Unfinished Business

Tapas. I just didn’t get it. Why would Spain want to identify its food culture with appetizers.. salad samples.. glorified finger-food. We savoured lunch on La Rambla, a tree-lined pedestrian walkway, stretching for over a kilometre, while watching people and their daily lives pass by our plates. A cat-and-mouse game played before our eyes between illegal street hawkers and police officers, did not impress my traveling companion. The vendors selling everything from sunglasses, souvenirs and knock-off Nikes, were repeatedly forced to move on. Dee didn’t understand why the authorities could not just designate special spots along the open-air mall for the informal salesmen. My wife also expressed the same frustration with the less-than-cooked rice in her Paella.

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Our recent visit to Barcelona, population over 1.6 million, had us gawking at the Sagrada Familia. The house of worship which commenced construction in 1882 was still WIP - work in progress. One could accuse the commissioners and builders that the eternally unfinished status is really the ultimate sales pitch. One could excuse the thought that this heavenly structure actually appears quite sinister. The organically inspired sections of the spires reveal critters, bugs, slugs and dark globulous forms, straight out of an “Alien” flick. This was not the brainchild of H.R. Giger. This was the creative mind of Catalan architect Antoni Gaudi. The visionary builder died in 1926 and his creation is projected to be complete one-hundred years after his passing.

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There is little doubt that Antoni Gaudi put Barcelona on the map. Several of his landmarks dot the city, depicting signature murals pieced together with broken tiles, and buildings consistently advocating organic shapes and looping lines. By the end of our tour, my wife and I were totally “Gaudied”-out.

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An hours drive from the city through winding roads is the awe-inspring rock formations of Monserrat. A monastery compound perched on the mountainside. Legend has it that the black-Madonna appeared before the village children and the site has since become a destination for religious pilgrimage. I observed that not only pilgrimage of the spiritual order were arriving at the rocks.. Also devout journeymen and women of the two-wheeled push-bike order were grinding up the twisting ascents with fervour... a calling I could only dream of fulfilling before I meet my creator.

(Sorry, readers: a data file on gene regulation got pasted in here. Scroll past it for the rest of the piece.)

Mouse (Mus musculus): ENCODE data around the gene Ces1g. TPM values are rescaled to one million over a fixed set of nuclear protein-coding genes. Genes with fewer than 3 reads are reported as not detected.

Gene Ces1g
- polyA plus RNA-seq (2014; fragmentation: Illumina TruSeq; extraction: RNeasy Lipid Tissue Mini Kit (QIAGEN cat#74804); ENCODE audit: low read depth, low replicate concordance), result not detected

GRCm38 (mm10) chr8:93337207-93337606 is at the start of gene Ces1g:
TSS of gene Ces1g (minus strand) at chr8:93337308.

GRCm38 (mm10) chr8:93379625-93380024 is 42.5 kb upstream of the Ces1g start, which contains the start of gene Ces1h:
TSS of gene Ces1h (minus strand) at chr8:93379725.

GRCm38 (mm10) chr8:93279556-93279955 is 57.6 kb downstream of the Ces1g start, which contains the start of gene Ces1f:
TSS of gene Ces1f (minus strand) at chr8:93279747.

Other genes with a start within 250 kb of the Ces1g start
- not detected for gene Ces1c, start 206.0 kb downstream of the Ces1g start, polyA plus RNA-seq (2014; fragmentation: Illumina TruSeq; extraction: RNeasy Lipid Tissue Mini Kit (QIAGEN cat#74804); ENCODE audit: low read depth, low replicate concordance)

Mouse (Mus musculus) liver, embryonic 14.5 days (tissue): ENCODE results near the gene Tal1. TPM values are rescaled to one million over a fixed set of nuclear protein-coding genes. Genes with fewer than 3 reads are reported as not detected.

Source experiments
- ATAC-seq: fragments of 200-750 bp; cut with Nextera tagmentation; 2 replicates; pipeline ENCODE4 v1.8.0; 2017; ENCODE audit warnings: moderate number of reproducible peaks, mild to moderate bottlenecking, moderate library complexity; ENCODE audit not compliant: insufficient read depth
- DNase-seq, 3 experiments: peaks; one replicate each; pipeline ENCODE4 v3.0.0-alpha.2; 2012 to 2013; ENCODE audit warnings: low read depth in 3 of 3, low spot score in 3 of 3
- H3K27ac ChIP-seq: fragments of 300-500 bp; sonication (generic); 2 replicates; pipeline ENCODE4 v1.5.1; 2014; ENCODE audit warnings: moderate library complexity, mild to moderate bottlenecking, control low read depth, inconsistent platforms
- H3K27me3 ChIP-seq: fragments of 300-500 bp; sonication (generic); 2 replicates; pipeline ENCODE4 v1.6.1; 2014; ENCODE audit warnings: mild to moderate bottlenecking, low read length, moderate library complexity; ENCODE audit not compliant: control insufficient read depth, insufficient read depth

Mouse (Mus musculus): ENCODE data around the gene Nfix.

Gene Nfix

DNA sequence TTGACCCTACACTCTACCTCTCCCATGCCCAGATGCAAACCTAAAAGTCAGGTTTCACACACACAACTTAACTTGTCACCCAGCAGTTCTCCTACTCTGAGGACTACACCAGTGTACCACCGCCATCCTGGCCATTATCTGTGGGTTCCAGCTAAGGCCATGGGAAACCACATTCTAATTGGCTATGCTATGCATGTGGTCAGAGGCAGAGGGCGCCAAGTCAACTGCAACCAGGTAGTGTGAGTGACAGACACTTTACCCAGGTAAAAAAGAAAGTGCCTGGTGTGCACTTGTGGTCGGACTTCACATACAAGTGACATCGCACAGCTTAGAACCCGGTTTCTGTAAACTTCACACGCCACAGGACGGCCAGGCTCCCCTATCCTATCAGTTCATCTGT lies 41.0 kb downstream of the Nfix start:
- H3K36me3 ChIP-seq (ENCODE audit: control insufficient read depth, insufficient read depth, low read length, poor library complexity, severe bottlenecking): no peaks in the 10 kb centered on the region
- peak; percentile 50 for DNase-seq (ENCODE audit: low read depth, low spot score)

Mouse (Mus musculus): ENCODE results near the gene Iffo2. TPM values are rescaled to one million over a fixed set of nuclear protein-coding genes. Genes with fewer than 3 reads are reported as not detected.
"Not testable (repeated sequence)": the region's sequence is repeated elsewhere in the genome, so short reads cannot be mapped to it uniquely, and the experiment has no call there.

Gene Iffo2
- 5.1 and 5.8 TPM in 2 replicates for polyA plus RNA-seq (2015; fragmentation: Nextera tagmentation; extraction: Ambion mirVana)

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Back in Barca, sudden explosions in the city raised alarm and unsettled our nerves. With the recent terrorist acts and unrest in the world, Dee and I became very fearful. Turns out our stay in Barcelona coincided with the festivities of Saint John the Baptist. I didn’t know exactly what the the commotion was about, however, people of every neighbourhood and apartment block celebrated by chucking firecrackers at each other and every passerby. No intention of threat or terror, just fun-filled ballistic greetings. And a sign that safety standards were far more lax than they are in North America.

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At the end of the four-day trip, we concluded that our visit was way too short. There were many sights and experiences that we didn’t get to realize. For sure we want to go back. Maybe next time we will get to ride the bike-paths along the boulevards of Barcelona. Possibly next visit I will be able to afford that 180-Euro maroon-and-blue jersey sold at the Barca Football Club. I wish to take that extra stroll along the sandy strip of beach, up to the section where the bathers bare all - NOT. Perhaps my next visit will witness the completed House of Sagrada. And maybe.. just maybe.. I will finally appreciate the delicacy, that is tapas.

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But for now, it’s on to the next destination.

June 2016

© Prakoso Sastrowardoyo 2012